Human Performance Technology:
Frameworks and Thinkers
Human Performance Technology (HPT) integrates theories and concepts from fields such as psychology and instructional design to provide a comprehensive understanding of factors influencing performance and how to improve it. Following are frameworks developed by key thinkers in the field. These and other frameworks or concepts form the basis of customized HPT intervention models.
Behavior Engineering Model
The Behavior Engineering Model (BEM) is a conceptual framework to analyze and improve human performance, and is considered a milestone in the development of HPT. It provides a systematic approach to diagnosing and addressing performance issues by considering 6 categories which are divided into 2 main types of factors: environmental (data, resources, and incentives) and individual (knowledge, capacity, and motives).
By analyzing these 6 categories, BEM offers a comprehensive approach to understanding the complex interplay between an individual's capabilities and their work environment. It investigates the presence of appropriate feedback, tools and training necessary for performance, adequate financial or promotional incentives, and assessing employee motivation or best fit.
BEM helps HPT practitioners to develop targeted interventions to optimize both the individual and their work environment. In doing so, this conceptual framework lays the foundation for a systematic, data-driven approach to performance improvement in various organizational settings.
Thomas Gilbert (1927–1995) started out as an educational psychologist and studied with B. F. Skinner. Often called the father of human performance technology, he was a pioneer in the field. He believed that performance differs from behavior and is best measured by focusing on accomplishments and changing the behaviors that produce them, particularly by focusing on environmental barriers to performance. Gilbert’s ideas continue to shape the field, and his highly influential book Human Competence: Engineering Worthy Performance (1978) presents a systematic approach to analyzing and enhancing human performance by identifying and addressing gaps in resources, environmental factors, and individual behaviors.
Front-End Analysis (FEA) systematically examines performance issues and their causes, determining the most effective interventions before investing in the development of performance improvement solutions. Performance gaps create the disparity between an organization's current state and where it should be. Determining performance objectives and the most appropriate interventions to close the gap will lead to improved organizational outcomes.
A series of “smart questions” guides a performance analysis to identify performance gaps and a cause analysis to determine the underlying factors behind the performance gaps, such as skill or knowledge deficiencies, lack of motivation, or inadequate resources. Finally, performance objectives are defined, alternative solutions are explored, and only then should the most appropriate interventions be selected and developed.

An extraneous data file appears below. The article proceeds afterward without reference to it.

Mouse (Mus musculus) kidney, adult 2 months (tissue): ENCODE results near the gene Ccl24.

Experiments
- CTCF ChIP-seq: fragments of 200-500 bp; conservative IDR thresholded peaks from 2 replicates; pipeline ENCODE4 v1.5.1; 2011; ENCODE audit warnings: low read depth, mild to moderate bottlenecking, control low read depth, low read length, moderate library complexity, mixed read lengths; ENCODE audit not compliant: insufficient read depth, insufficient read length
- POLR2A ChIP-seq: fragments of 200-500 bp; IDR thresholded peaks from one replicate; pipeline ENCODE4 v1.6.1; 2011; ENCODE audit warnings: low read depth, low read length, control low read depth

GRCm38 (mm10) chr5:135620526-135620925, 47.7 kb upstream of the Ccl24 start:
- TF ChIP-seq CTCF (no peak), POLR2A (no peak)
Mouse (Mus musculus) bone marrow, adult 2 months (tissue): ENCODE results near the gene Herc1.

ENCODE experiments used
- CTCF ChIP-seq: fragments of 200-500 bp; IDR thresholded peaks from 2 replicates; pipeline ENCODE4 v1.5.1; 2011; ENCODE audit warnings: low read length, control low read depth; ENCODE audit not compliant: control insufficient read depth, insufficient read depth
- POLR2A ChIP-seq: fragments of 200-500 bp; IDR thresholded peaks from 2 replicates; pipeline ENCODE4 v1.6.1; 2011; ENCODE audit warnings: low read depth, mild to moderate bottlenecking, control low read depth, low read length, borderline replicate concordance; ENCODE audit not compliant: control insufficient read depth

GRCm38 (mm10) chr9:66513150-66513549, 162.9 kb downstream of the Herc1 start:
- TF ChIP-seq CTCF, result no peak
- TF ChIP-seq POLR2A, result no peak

By taking a systematic and data-driven approach to closing gaps in performance, Front-End Analysis helps organizations avoid costly, time-consuming, and potentially ineffective solutions, ensuring that investments yield positive results and better align with their goals.
Joe Harless (1940-2012), a former student of Thomas Gilbert, was a highly influential performance analyst and instructional designer. He is often credited with originating the ADDIE instructional design model. Harless emphasized a systematic approach with a focus on accomplishment, multiple solutions, business outcomes, and client partnerships. He believed that understanding the cause of a problem is vital to finding the right solution, a concept that is still vital within HPT. He brought awareness to the financial implications of training solutions, particularly when other means may be more effective. Known for his JAWS (Job Aid Workshop), Harless once said, "Inside every fat course, there's a thin Job Aid crying to get out."
3 Levels of Performance
Rummler and Brache’s 3 Levels of Performance examines the connectedness between an organization’s structure and culture, its core processes and workflows, and individual job performance. All three levels can be addressed simultaneously to create a holistic system for empowering individuals and teams, maximizing organizational success.
Rummler and Brache’s Nine Performance Variables combine these three performance levels (Organization, Process, Job/Performer) with three factors pertaining to performance needs (Goals, Design, Management) to create a comprehensive improvement framework. This approach helps managers optimize goal setting, structure design, and management practices, ensuring optimal organizational success and meeting customer expectations.
Geary Rummler (1937-2008) was a pioneer in applying instructional and performance technologies to organizations. He co-founded the University of Michigan’s Center for Programmed Learning for Business and led early performance analysis workshops, and went on to provide performance consulting for major corporations and federal agencies. Instrumental in shaping the field of human performance technology, he developed the 3 Levels of Performance as well as the Human Performance System to troubleshoot performance problems. He co-authored the acclaimed book, Improving Performance: How to Manage the White Space on the Organization Chart.
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